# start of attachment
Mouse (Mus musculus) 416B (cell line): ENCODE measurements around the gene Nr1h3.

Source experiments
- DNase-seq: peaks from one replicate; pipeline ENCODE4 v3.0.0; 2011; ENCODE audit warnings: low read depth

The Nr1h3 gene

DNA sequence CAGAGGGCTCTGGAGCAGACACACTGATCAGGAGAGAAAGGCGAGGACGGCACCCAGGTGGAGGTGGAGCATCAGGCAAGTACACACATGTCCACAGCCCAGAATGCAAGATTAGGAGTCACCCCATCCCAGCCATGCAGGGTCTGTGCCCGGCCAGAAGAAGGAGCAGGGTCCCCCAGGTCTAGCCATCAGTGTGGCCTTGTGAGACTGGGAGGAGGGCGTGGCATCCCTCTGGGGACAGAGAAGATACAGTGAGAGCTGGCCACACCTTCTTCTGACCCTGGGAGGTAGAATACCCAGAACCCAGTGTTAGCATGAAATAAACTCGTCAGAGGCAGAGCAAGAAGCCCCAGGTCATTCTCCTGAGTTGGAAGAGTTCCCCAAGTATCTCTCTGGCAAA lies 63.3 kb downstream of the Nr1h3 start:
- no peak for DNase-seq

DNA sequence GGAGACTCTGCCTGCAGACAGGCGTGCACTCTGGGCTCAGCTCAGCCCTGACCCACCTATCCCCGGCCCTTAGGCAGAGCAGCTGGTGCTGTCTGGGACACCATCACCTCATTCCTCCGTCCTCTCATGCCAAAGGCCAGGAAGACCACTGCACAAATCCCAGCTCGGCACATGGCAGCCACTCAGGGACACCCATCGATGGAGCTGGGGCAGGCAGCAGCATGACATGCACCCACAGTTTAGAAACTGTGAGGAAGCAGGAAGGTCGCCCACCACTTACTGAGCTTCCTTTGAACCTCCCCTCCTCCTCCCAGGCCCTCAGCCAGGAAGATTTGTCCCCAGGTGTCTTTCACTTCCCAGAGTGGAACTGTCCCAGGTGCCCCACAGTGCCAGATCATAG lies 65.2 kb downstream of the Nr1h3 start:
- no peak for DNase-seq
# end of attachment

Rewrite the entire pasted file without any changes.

Mouse (Mus musculus) 416B (cell line): ENCODE measurements around the gene Nr1h3.

Source experiments
- DNase-seq: peaks from one replicate; pipeline ENCODE4 v3.0.0; 2011; ENCODE audit warnings: low read depth

The Nr1h3 gene

DNA sequence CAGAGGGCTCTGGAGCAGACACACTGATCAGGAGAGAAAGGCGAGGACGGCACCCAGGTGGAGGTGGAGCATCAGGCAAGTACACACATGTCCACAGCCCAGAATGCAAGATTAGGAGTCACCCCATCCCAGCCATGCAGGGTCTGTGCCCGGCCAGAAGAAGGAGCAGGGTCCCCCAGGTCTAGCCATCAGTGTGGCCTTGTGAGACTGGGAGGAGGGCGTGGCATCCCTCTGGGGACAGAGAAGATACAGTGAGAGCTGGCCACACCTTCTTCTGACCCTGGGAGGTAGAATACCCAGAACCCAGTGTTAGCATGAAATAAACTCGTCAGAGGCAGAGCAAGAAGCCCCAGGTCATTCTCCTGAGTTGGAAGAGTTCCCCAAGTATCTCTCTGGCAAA lies 63.3 kb downstream of the Nr1h3 start:
- no peak for DNase-seq

DNA sequence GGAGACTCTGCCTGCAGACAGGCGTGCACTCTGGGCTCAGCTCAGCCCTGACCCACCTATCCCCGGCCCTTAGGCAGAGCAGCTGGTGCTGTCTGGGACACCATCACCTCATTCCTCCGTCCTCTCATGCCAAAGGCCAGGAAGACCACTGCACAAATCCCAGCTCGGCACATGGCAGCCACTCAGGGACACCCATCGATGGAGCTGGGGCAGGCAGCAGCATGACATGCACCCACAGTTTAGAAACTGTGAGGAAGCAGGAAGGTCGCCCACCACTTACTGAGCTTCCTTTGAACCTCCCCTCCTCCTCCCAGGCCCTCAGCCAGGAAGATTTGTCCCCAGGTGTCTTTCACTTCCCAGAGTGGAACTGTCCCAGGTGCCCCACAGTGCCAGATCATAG lies 65.2 kb downstream of the Nr1h3 start:
- no peak for DNase-seq